Docs Menu

Docs HomeAtlas App Services

Data Model Mapping

On this page

  • Overview
  • Databases, Collections, and Objects
  • Mapping with Development Mode
  • Mappings
  • Type Name
  • Property Types
  • Array Properties
  • Embedded Objects
  • Sets
  • Dictionaries
  • Relationships
  • Example
  • App Services Schema
  • Realm Object Schema
  • Data in Atlas

This page contains information on how the App Services Schema used by Atlas Device Sync maps to the Realm Object Schema used by the Realm SDKs.

To generate Realm SDK Schemas from your App Services Schemas, refer to Generate SDK Object Models. To generate App Services Schemas from Realm SDK client code, refer to Development Mode.

To learn more about how Device Sync uses these two schemas, refer to the Sync Data Model Overview.

When you configure Device Sync, you specify the data source where you want to store data. This data source may contain multiple databases, and each database may contain multiple collections.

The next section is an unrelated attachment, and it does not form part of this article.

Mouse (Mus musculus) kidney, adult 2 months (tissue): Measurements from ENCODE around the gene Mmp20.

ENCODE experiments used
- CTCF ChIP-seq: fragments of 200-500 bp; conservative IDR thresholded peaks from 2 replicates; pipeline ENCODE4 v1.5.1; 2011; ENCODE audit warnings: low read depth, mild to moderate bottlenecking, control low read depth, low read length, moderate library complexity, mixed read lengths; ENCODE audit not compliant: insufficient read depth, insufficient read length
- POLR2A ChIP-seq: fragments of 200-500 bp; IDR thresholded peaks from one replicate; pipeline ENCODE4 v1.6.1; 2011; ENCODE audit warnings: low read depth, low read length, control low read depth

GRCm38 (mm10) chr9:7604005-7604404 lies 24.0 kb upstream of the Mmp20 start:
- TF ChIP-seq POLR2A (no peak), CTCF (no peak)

The App Services schema maps your Realm Database object names to collections in databases in your Device Sync data source. The title field in an App Services schema maps to the object type name in Realm Database. Because the title name determines the mapping between client objects and the appropriate Atlas collection, this name must be unique among all schemas in your synced data source.

The title does not need to match the collection name.

Example

Consider an app with a database named Pets. It may contain multiple collections, such as Canine and Feline. The App Services schema for the Canine collection might resemble the example below, where the title field of the schema is Dog. That would map a Realm Database object called Dog to the Canine collection in the Pets database.